WASHINGTON: Continuing the tradition of previous administrations, President Donald Trump celebrated Diwali on Tuesday in the Oval Office of the White House along with senior Indian-American members of the administration, including Nikki Haley, Seema Verma and community leaders.
However, unlike the the celebrations held by his predecessor, Trump’s diya lighting ceremony was closed to the press pool and no immediate explanation was given, a White House correspondent for The Washington Times said.
At the ceremony, according to a White House press statement, while expressing his appreciation for Indians, the US President said he values his ‘very strong’ relationship with Prime Minister Narendra Modi.
“Today, I was deeply honored to be joined by so many administration officials and leaders of the Indian-American community – to celebrate Diwali — the Hindu Festival of Lights,” Trump said.
“As we do so, we especially remember the People of India, the home of the Hindu faith, who have built the world’s largest democracy. I greatly value my very strong relationship with Prime Minister Modi,” he added.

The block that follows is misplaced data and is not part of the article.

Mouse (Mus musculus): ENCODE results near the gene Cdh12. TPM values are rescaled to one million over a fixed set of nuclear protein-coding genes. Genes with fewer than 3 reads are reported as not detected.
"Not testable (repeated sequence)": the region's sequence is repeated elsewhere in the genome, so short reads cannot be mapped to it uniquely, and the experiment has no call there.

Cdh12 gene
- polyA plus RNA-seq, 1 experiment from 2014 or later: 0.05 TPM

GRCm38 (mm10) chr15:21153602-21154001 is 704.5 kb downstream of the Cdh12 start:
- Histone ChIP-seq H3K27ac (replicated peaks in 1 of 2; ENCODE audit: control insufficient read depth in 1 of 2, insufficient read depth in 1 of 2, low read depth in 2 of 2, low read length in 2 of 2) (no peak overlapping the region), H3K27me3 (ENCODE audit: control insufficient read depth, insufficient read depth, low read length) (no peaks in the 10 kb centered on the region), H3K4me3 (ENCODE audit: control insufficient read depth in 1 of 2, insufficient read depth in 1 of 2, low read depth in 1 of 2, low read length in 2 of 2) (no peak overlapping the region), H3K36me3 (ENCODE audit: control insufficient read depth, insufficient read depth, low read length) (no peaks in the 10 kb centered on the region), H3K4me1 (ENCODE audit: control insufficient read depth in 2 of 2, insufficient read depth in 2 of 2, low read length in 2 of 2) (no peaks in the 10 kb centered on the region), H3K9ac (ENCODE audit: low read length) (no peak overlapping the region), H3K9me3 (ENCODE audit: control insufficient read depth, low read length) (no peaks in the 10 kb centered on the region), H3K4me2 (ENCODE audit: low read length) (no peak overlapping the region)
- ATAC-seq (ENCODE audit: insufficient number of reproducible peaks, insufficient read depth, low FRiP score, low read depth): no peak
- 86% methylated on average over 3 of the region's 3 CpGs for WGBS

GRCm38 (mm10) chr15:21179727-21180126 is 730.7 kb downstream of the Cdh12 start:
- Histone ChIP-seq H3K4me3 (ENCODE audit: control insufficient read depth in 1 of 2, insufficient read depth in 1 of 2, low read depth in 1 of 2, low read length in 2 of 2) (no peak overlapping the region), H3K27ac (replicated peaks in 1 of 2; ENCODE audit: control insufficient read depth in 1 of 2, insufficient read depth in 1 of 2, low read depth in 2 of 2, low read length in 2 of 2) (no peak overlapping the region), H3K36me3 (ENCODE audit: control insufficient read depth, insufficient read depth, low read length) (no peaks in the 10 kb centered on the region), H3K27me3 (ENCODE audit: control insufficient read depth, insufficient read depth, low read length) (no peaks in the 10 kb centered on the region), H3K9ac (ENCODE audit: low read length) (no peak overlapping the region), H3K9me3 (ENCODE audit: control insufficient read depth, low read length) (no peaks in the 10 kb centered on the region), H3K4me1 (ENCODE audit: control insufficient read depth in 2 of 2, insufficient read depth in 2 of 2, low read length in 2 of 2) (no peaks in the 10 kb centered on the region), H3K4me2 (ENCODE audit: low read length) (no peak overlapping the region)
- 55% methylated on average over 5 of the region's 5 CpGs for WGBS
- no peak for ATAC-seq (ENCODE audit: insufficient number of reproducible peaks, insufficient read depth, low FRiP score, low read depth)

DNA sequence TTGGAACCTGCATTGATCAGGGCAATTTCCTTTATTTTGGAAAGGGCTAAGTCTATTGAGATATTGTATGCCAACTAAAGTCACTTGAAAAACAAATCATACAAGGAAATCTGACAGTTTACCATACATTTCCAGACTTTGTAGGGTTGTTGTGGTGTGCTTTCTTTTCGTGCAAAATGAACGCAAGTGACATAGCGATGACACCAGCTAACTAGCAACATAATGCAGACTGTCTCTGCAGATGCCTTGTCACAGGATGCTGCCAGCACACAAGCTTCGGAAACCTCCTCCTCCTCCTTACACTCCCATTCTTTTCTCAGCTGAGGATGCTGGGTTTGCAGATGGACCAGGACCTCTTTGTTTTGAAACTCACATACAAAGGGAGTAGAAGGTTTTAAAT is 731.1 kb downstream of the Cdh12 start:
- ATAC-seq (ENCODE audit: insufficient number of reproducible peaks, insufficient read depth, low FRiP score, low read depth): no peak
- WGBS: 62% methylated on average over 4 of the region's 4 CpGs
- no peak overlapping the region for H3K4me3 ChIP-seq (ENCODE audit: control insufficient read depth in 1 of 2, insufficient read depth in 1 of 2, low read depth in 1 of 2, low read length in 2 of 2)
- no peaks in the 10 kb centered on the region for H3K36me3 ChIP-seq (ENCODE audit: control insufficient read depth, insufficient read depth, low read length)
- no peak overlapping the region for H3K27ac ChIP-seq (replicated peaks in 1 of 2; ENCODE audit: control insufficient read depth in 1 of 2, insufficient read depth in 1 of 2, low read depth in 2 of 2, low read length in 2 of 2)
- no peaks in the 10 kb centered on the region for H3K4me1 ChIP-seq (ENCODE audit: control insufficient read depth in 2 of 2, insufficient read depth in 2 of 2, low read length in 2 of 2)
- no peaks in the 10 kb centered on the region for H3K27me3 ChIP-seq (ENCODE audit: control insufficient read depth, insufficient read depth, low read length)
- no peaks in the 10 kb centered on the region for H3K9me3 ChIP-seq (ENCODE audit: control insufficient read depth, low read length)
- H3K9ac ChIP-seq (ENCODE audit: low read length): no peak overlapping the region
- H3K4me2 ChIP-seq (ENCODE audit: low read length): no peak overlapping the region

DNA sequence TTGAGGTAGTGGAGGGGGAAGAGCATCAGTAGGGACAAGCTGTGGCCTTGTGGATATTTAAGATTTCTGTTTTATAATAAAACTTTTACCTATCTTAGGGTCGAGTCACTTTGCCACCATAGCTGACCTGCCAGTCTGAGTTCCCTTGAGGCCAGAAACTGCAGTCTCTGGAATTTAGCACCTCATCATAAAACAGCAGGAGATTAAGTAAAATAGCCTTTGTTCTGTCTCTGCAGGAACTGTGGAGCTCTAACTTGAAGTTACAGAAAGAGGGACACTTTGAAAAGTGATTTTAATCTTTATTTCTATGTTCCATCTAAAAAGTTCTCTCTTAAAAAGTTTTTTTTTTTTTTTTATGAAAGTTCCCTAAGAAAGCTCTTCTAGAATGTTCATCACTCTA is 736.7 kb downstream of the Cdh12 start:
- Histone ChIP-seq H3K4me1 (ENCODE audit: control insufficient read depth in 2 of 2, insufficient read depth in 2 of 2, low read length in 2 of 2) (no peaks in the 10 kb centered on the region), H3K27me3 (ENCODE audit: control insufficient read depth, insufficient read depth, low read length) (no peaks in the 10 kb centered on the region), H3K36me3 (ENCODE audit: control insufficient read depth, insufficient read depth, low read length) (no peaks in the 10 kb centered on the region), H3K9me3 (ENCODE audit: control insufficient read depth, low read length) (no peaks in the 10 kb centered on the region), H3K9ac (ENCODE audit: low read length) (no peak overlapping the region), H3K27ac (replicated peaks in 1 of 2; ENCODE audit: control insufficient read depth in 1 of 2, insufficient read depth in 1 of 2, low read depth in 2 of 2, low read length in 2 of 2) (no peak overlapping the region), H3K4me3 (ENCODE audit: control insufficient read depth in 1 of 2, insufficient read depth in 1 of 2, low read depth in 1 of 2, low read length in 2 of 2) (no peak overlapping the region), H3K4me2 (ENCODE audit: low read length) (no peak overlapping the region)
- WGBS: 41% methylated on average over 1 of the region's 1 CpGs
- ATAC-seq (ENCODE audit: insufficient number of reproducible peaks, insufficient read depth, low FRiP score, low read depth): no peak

Trump also lit diyas on the occasion and hailed the Indian community’s contribution
in different fields.
“You have made extraordinary contributions to art, science, medicine, business and education. America is especially thankful for its many Indian-American citizens who serve bravely in our armed forces and as first responders in communities throughout our great land,” he said.
Cabinet ranking Haley is US Ambassador to the UN and Seema Verma is administrator of Centers for Medicare and Medicaid Services.
Ajit Pai, Chairman of the US Federal Communications Commission and Raj Shah his Principle Deputy Press Secretary were among those from his administration.
Daughter Ivanka Trump also joined the President in celebration of Diwali celebrations.
Last year Ivanka, who is now a presidential advisor, had visited Hindu temples in Virginia and Florida as part of Diwali.
Trump, then as the Republican presidential nominee, had addressed the Indian-American community from a public meeting in New Jersey wherein he lit the traditional diya.
The tradition of Diwali celebration was first started by former President George Bush. However, he never personally participated in the White House Diwali celebrations.
In June, Trump famously ended a decades-long White House tradition of celebrating Ramadan with an ‘iftar’ dinner, so there were some apprehensions in the Indian-American community whether the Diwali dinner too would be canceled.